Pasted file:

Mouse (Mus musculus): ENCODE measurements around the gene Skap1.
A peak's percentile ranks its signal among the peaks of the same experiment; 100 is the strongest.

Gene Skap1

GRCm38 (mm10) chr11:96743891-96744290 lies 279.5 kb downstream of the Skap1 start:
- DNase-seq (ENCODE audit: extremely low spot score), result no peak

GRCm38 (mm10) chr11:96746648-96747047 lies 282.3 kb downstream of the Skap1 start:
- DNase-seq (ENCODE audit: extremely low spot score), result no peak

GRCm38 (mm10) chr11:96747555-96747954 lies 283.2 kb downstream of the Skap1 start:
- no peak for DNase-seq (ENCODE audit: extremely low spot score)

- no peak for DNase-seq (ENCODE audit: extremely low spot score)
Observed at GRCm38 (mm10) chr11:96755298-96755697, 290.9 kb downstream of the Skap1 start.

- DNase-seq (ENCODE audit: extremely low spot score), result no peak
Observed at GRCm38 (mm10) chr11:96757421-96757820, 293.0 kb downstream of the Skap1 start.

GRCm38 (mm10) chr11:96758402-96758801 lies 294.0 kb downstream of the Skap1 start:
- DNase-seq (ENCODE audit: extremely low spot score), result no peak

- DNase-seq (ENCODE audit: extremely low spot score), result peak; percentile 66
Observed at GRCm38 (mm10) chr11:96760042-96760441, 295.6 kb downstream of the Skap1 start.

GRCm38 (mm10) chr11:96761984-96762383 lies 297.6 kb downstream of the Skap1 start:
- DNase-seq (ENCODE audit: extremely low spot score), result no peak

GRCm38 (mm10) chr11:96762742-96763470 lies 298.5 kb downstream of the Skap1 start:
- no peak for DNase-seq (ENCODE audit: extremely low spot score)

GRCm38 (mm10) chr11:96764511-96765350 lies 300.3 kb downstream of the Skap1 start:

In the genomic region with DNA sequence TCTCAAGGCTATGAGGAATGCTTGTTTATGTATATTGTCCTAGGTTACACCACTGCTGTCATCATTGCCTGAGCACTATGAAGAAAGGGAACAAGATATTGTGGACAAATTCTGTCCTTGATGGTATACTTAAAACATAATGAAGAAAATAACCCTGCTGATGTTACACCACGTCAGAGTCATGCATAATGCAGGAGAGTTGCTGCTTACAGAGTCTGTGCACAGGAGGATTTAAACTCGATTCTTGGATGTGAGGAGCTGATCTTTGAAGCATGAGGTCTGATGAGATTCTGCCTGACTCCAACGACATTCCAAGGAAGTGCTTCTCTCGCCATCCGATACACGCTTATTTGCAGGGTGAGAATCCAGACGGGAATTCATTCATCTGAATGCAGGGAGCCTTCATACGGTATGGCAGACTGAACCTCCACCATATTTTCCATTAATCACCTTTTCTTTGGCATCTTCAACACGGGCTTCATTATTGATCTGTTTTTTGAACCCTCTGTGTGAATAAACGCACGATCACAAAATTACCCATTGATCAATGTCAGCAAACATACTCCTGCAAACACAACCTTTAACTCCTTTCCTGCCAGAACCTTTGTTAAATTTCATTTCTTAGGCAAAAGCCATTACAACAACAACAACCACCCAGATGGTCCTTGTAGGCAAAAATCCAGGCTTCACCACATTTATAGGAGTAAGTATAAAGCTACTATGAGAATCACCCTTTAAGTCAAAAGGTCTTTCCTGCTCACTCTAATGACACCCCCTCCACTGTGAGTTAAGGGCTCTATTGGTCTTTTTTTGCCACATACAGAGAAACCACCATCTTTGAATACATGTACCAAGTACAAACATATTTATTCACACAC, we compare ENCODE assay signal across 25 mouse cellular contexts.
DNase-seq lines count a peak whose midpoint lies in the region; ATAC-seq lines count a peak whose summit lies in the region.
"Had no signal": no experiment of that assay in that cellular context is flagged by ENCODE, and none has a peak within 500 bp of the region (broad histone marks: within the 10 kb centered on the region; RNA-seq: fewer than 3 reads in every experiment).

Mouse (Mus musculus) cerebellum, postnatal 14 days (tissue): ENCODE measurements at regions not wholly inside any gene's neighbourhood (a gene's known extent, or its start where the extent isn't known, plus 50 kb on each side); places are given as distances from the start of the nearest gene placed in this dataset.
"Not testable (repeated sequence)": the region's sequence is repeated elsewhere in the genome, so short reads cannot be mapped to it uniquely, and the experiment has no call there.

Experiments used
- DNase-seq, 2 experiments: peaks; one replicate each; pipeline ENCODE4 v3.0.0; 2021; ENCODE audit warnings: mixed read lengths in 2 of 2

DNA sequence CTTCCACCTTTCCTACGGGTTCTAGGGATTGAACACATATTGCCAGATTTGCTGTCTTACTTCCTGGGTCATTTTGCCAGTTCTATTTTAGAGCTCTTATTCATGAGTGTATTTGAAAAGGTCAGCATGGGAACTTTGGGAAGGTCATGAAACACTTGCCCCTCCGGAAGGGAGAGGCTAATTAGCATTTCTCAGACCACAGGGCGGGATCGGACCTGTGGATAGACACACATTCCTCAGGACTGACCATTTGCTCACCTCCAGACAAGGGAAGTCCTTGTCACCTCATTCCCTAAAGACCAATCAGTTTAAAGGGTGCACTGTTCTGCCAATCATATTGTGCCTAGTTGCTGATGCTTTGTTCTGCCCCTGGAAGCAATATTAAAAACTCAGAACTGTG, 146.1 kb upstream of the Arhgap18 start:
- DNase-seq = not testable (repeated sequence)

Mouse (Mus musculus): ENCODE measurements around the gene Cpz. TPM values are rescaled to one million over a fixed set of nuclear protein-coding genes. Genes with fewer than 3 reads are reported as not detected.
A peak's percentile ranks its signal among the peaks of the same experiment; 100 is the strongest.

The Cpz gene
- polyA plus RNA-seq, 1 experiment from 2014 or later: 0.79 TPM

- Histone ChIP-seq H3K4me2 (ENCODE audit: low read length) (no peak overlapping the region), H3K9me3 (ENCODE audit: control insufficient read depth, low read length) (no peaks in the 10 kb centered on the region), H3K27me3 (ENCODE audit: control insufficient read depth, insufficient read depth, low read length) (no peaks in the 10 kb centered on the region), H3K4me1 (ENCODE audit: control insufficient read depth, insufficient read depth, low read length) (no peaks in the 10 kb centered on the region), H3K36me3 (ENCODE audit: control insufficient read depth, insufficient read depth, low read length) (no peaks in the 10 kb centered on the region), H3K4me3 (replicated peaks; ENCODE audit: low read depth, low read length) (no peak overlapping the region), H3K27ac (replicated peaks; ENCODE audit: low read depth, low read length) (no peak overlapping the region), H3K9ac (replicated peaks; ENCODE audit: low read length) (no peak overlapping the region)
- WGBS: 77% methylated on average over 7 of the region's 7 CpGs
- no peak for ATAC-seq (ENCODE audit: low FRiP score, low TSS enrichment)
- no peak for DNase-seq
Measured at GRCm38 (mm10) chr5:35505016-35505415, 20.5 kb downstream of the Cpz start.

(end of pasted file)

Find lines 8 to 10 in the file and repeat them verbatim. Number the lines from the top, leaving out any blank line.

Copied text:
GRCm38 (mm10) chr11:96747555-96747954 lies 283.2 kb downstream of the Skap1 start:
- no peak for DNase-seq (ENCODE audit: extremely low spot score)

- no peak for DNase-seq (ENCODE audit: extremely low spot score)